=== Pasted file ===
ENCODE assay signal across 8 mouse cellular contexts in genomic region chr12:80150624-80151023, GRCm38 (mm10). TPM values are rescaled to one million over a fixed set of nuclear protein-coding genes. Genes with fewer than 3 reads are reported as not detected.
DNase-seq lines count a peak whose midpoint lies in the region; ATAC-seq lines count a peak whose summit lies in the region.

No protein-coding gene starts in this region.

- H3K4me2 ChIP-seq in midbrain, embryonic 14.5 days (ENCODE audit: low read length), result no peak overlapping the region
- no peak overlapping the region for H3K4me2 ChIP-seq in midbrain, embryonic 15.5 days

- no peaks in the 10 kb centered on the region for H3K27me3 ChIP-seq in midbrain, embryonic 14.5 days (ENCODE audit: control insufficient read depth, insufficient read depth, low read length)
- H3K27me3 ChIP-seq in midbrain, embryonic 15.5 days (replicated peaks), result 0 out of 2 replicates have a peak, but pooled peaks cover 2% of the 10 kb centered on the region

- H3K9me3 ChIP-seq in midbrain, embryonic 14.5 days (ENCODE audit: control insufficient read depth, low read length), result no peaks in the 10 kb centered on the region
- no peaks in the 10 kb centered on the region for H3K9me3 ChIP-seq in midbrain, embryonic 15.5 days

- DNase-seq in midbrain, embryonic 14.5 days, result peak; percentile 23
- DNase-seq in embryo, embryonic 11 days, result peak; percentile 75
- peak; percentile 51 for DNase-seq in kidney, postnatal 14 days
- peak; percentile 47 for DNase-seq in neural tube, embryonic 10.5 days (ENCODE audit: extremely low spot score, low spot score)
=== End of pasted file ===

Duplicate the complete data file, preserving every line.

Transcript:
ENCODE assay signal across 8 mouse cellular contexts in genomic region chr12:80150624-80151023, GRCm38 (mm10). TPM values are rescaled to one million over a fixed set of nuclear protein-coding genes. Genes with fewer than 3 reads are reported as not detected.
DNase-seq lines count a peak whose midpoint lies in the region; ATAC-seq lines count a peak whose summit lies in the region.

No protein-coding gene starts in this region.

- H3K4me2 ChIP-seq in midbrain, embryonic 14.5 days (ENCODE audit: low read length), result no peak overlapping the region
- no peak overlapping the region for H3K4me2 ChIP-seq in midbrain, embryonic 15.5 days

- no peaks in the 10 kb centered on the region for H3K27me3 ChIP-seq in midbrain, embryonic 14.5 days (ENCODE audit: control insufficient read depth, insufficient read depth, low read length)
- H3K27me3 ChIP-seq in midbrain, embryonic 15.5 days (replicated peaks), result 0 out of 2 replicates have a peak, but pooled peaks cover 2% of the 10 kb centered on the region

- H3K9me3 ChIP-seq in midbrain, embryonic 14.5 days (ENCODE audit: control insufficient read depth, low read length), result no peaks in the 10 kb centered on the region
- no peaks in the 10 kb centered on the region for H3K9me3 ChIP-seq in midbrain, embryonic 15.5 days

- DNase-seq in midbrain, embryonic 14.5 days, result peak; percentile 23
- DNase-seq in embryo, embryonic 11 days, result peak; percentile 75
- peak; percentile 51 for DNase-seq in kidney, postnatal 14 days
- peak; percentile 47 for DNase-seq in neural tube, embryonic 10.5 days (ENCODE audit: extremely low spot score, low spot score)